Like the Almoravids, the Almohads found their initial inspiration
in Islamic reform. Their spiritual leader, the Moroccan Muhammad
ibn Abdallah ibn Tumart, sought to reform Almoravid decadence.
Rejected in Marrakech and other cities, he turned to his Masmuda
tribe in the Atlas Mountains for support. Because of their emphasis
on the unity of God, his followers were known as Al Muwahhidun
(unitarians, or Almohads).
Although declaring himself mahdi, imam, and masum (infallible
leader sent by God), Muhammad ibn Abdallah ibn Tumart consulted
with a council of ten of his oldest disciples. Influenced by the
Berber tradition of representative government, he later added
an assembly composed of fifty leaders from various tribes. The
Almohad rebellion began in 1125 with attacks on Moroccan cities,
including Sus and Marrakech.
Upon Muhammad ibn Abdallah ibn Tumart's death in 1130, his successor
Abd al Mumin took the title of caliph and placed members of his
own family in power, converting the system into a traditional
monarchy. The Almohads entered Spain at the invitation of the
Andalusian amirs, who had risen against the Almoravids there.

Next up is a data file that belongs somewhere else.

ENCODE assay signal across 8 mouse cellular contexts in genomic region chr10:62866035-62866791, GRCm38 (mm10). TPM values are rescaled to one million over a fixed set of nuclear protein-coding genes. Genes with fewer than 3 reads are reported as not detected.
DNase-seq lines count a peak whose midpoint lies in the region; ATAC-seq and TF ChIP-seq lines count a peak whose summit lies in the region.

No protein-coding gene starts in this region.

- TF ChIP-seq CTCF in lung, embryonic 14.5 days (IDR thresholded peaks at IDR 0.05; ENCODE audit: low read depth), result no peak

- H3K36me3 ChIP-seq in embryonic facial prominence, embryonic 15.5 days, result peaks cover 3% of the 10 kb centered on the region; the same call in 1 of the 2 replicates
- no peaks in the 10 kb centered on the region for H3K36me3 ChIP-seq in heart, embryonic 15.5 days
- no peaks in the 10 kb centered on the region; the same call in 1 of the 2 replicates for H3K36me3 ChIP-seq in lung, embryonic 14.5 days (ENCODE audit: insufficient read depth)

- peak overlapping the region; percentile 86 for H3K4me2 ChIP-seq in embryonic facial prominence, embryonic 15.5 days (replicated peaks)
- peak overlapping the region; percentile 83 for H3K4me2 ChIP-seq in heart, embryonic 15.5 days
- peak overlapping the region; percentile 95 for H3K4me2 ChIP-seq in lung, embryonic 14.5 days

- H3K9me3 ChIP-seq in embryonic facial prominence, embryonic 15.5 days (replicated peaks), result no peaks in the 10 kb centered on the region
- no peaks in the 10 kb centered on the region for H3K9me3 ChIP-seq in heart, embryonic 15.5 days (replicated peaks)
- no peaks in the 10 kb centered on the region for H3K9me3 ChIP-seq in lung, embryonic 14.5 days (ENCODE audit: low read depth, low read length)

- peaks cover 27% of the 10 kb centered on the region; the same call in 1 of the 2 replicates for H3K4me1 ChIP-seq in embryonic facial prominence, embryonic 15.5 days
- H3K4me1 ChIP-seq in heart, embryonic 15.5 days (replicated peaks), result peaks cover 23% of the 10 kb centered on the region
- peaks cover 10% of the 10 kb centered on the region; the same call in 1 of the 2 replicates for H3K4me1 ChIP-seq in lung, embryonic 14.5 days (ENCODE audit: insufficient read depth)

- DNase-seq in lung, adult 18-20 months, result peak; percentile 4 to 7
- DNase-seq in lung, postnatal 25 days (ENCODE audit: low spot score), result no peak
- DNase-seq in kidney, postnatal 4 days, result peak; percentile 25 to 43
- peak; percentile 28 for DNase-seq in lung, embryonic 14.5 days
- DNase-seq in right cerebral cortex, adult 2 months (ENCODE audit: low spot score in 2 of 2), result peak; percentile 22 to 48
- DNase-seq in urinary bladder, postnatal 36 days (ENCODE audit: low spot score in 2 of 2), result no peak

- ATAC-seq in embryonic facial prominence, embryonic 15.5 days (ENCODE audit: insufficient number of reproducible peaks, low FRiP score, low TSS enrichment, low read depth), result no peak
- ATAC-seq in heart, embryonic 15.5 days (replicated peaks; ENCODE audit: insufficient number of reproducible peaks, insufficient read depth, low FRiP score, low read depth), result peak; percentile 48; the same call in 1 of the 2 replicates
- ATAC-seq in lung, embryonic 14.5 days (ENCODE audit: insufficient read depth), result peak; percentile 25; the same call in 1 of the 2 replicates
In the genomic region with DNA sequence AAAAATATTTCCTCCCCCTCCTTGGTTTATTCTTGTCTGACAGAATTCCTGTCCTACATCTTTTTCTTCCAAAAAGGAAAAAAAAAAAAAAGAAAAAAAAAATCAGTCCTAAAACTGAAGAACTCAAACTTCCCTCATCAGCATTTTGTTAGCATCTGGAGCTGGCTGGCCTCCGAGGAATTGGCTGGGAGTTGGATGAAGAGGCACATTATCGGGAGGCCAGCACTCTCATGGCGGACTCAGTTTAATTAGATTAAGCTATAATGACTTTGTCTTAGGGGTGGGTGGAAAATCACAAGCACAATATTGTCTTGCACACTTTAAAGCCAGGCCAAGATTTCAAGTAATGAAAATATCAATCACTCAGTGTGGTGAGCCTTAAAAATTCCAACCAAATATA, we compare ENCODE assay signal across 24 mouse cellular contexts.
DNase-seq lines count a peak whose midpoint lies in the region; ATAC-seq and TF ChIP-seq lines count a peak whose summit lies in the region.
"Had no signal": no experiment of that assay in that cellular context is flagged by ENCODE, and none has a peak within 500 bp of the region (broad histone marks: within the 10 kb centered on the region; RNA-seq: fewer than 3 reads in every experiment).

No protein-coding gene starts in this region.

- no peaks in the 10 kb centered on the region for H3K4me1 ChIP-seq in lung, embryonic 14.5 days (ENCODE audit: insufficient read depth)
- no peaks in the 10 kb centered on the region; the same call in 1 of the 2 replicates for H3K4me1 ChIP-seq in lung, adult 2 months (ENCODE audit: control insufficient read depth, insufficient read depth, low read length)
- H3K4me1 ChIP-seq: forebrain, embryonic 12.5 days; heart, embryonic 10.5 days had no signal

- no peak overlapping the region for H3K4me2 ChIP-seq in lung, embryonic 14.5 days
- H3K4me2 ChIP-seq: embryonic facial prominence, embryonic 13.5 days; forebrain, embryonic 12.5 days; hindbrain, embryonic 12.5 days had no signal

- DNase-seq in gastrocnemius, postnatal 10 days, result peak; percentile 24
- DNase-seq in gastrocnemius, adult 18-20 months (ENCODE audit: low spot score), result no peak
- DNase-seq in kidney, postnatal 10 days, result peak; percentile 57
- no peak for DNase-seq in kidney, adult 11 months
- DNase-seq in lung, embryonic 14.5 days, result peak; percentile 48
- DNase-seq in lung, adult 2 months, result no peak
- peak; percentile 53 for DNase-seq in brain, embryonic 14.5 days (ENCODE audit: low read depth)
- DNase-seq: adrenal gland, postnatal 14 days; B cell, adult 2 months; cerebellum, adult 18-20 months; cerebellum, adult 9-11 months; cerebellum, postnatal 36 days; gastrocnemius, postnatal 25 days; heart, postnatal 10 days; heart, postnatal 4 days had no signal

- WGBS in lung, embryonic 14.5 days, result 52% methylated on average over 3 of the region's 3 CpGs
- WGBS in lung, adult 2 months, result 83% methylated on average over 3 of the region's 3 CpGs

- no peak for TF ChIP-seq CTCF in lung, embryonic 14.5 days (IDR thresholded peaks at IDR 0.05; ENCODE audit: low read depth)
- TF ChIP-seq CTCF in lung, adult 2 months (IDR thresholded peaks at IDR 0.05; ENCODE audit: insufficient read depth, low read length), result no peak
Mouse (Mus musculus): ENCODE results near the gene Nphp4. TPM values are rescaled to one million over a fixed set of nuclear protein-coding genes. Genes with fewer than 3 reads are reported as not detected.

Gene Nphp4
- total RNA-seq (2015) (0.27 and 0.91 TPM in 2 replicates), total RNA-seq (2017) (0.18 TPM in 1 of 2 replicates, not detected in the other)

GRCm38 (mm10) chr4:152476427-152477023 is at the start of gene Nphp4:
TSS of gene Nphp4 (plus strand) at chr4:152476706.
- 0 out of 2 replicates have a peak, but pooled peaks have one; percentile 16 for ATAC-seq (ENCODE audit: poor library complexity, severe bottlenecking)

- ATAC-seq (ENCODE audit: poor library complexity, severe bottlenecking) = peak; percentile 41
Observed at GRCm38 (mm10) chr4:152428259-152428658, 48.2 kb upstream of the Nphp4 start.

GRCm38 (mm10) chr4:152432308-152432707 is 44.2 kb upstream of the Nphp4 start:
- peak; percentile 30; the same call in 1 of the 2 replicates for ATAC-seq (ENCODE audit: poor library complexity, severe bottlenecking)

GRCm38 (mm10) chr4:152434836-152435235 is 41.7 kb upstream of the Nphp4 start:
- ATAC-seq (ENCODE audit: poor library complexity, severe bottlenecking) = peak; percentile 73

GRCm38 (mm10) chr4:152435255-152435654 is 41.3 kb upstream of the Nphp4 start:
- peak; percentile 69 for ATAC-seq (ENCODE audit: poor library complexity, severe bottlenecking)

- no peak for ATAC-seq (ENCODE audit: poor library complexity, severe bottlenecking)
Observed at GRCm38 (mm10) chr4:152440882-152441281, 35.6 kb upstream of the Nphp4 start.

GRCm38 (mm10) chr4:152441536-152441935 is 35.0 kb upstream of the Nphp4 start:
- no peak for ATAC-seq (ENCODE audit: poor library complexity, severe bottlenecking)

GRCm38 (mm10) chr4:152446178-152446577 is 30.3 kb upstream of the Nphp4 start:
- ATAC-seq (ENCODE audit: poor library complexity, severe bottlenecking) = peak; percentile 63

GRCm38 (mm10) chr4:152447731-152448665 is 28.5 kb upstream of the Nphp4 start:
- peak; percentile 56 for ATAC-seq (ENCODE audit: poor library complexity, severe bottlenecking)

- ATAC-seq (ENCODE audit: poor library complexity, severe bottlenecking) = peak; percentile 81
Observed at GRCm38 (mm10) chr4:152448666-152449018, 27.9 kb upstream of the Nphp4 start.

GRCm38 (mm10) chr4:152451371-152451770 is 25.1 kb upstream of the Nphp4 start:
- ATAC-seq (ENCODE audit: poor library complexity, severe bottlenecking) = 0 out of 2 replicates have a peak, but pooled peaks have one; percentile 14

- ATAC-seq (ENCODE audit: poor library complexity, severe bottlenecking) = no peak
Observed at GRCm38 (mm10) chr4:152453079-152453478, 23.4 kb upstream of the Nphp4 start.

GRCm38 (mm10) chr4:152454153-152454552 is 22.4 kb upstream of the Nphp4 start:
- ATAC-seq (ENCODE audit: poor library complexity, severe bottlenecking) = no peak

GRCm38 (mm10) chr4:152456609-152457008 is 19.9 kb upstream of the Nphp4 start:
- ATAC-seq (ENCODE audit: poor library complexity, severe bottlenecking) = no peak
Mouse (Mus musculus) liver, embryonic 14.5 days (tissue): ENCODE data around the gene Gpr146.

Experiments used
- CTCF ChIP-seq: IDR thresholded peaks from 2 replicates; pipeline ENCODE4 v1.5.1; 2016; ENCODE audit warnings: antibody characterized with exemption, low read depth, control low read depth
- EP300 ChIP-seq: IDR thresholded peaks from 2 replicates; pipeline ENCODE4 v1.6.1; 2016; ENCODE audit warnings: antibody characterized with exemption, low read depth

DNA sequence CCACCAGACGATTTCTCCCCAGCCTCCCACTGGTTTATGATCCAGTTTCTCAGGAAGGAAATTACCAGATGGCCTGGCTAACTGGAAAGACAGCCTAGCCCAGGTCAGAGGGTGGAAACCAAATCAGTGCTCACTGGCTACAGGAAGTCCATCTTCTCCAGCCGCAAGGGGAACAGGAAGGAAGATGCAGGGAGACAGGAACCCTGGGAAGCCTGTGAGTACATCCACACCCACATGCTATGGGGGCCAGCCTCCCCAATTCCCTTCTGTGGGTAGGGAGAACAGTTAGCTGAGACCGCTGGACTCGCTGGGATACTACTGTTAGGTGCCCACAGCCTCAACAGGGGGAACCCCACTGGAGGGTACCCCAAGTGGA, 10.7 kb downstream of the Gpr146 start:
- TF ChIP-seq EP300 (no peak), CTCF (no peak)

Abd al Mumin forced the submission of the amirs and reestablished
the caliphate of Córdoba, giving the Almohad sultan supreme religious
as well as political authority within his domains. The Almohads
took control of Morocco in 1146, captured Algiers around 1151,
and by 1160 had completed the conquest of the central Maghrib
and advanced to Tripolitania. Nonetheless, pockets of Almoravid
resistance continued to hold out in the Kabylie for at least fifty
After Abd al Mumin's death in 1163, his son Abu Yaqub Yusuf (r.
1163-84) and grandson Yaqub al Mansur (r. 1184-99) presided over
the zenith of Almohad power. For the first time, the Maghrib was
united under a local regime, and although the empire was troubled
by conflict on its fringes, handcrafts and agriculture flourished
at its center and an efficient bureaucracy filled the tax coffers.
In 1229 the Almohad court renounced the teachings of Muhammad
ibn Tumart, opting instead for greater tolerance and a return
to the Maliki
(see Glossary) school of law. As evidence of this change, the
Almohads hosted two of the greatest thinkers of Andalus: Abu Bakr
ibn Tufayl and Ibn Rushd (Averroes).
The Almohads shared the crusading instincts of their Castilian
adversaries, but the continuing wars in Spain overtaxed their
resources. In the Maghrib, the Almohad position was compromised
by factional strife and was challenged by a renewal of tribal
warfare. The Bani Merin (Zenata Berbers) took advantage of declining
Almohad power to establish a tribal state in Morocco, initiating
nearly sixty years of warfare there that concluded with their
capture of Marrakech, the last Almohad stronghold, in 1271. Despite
repeated efforts to subjugate the central Maghrib, however, the
Merinids were never able to restore the frontiers of the Almohad
Data as of December 1993